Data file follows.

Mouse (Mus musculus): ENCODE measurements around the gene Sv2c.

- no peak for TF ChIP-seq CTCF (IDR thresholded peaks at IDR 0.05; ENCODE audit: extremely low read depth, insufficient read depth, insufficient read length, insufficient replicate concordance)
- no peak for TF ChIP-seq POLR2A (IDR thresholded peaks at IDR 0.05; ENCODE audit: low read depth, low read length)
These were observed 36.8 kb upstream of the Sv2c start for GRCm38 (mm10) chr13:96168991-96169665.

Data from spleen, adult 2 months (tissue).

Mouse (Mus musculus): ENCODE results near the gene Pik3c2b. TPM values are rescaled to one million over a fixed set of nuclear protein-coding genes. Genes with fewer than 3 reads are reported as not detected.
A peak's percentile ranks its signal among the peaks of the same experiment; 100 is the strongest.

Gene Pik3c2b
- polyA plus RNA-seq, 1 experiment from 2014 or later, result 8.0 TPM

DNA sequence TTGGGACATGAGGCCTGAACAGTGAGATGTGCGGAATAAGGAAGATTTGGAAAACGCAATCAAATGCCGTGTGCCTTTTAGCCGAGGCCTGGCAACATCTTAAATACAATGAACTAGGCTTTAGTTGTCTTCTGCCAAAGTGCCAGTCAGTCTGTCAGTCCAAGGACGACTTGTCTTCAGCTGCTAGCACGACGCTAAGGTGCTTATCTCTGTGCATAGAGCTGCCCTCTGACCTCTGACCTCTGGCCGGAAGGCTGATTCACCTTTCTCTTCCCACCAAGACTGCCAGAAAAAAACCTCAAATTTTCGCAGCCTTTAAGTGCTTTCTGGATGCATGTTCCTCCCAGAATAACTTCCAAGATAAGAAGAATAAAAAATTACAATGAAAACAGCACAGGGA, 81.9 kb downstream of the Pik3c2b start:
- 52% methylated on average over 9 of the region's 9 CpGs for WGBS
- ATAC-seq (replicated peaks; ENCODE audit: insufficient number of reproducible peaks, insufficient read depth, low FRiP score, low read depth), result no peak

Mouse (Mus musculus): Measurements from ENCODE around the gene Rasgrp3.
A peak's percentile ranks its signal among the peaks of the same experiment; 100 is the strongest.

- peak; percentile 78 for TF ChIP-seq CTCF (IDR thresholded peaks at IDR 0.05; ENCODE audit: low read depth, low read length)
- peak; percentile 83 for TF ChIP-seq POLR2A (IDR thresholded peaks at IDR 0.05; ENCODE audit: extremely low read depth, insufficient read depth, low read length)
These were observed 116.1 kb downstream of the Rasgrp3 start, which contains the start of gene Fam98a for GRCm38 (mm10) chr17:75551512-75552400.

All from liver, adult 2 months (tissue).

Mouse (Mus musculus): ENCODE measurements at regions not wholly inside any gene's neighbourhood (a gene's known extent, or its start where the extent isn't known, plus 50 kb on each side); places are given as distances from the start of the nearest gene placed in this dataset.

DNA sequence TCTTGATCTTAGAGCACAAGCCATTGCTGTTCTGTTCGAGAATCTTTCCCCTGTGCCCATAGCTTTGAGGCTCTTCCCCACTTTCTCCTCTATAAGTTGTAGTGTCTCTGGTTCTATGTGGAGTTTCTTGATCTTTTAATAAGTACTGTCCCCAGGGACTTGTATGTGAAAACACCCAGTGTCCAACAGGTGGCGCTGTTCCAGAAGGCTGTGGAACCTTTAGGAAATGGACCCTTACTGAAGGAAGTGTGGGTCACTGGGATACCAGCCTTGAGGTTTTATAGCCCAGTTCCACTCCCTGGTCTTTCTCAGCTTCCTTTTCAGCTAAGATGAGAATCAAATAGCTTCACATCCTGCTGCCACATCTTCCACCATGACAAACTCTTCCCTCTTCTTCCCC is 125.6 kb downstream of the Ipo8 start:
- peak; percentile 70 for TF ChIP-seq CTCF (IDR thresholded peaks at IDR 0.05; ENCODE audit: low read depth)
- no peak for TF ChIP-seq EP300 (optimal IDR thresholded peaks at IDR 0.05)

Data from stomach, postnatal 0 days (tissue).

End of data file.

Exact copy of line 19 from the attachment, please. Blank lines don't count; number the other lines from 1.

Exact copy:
Mouse (Mus musculus): ENCODE measurements at regions not wholly inside any gene's neighbourhood (a gene's known extent, or its start where the extent isn't known, plus 50 kb on each side); places are given as distances from the start of the nearest gene placed in this dataset.